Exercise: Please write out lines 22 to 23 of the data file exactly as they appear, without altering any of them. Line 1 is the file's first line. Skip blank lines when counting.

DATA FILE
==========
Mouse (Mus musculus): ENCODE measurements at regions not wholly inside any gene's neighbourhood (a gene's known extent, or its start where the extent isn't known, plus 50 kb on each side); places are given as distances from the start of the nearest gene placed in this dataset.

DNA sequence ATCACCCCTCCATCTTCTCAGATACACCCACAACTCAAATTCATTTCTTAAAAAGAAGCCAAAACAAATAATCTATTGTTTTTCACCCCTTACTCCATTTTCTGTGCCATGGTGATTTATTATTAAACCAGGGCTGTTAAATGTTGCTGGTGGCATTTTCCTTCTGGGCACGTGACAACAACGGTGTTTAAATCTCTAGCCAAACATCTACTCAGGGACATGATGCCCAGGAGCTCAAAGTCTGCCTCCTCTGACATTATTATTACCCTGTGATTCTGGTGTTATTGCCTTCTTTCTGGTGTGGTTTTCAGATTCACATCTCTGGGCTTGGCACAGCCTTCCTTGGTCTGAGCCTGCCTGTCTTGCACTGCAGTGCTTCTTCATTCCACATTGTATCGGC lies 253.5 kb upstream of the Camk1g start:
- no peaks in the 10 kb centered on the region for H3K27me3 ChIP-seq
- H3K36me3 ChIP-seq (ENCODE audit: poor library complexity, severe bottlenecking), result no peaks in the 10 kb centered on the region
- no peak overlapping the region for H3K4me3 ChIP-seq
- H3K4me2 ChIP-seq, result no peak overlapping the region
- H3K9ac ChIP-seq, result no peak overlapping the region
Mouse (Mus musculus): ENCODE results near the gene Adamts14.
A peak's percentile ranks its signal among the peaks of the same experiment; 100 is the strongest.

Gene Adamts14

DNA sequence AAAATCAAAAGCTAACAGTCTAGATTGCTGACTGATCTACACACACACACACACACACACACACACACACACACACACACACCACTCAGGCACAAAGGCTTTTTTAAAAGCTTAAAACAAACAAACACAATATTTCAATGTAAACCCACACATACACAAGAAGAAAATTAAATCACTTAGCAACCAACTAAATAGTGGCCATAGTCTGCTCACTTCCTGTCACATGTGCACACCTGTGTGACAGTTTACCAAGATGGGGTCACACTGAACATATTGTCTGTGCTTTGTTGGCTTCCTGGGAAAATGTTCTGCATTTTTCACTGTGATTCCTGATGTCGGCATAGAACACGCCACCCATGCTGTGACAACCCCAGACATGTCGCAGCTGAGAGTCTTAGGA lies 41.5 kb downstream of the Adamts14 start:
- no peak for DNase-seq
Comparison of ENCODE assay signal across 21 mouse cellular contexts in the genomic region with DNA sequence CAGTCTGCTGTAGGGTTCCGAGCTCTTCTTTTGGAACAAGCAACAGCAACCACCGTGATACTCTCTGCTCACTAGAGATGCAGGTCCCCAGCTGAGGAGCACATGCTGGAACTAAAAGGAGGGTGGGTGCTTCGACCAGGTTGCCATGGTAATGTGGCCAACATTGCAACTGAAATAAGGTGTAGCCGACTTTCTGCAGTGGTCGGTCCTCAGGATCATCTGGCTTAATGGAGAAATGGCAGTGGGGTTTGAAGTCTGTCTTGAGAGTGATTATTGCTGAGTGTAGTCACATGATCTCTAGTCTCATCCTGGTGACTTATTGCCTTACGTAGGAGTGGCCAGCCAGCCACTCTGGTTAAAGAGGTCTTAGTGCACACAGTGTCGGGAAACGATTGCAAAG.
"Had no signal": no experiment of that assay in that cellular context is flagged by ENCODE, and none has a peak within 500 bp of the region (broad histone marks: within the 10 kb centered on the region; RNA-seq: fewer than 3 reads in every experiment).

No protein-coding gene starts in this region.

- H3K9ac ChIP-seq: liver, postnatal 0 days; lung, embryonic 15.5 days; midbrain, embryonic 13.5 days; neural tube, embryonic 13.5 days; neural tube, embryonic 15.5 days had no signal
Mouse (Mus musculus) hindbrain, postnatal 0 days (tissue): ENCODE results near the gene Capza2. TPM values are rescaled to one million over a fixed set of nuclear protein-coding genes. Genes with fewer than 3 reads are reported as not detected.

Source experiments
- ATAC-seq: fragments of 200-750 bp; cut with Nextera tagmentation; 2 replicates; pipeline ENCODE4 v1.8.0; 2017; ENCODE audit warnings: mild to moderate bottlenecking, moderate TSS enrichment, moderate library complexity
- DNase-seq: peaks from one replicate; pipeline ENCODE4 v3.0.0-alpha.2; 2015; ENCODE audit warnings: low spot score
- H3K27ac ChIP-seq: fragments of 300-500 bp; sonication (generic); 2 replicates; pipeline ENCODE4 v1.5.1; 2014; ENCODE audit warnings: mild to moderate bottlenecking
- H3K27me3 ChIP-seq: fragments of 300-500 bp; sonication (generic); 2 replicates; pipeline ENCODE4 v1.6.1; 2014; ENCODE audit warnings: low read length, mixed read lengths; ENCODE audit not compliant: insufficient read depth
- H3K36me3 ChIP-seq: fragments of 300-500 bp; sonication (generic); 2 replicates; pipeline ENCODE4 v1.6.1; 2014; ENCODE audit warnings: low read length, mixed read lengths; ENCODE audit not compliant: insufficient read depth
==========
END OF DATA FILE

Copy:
- H3K27me3 ChIP-seq: fragments of 300-500 bp; sonication (generic); 2 replicates; pipeline ENCODE4 v1.6.1; 2014; ENCODE audit warnings: low read length, mixed read lengths; ENCODE audit not compliant: insufficient read depth
- H3K36me3 ChIP-seq: fragments of 300-500 bp; sonication (generic); 2 replicates; pipeline ENCODE4 v1.6.1; 2014; ENCODE audit warnings: low read length, mixed read lengths; ENCODE audit not compliant: insufficient read depth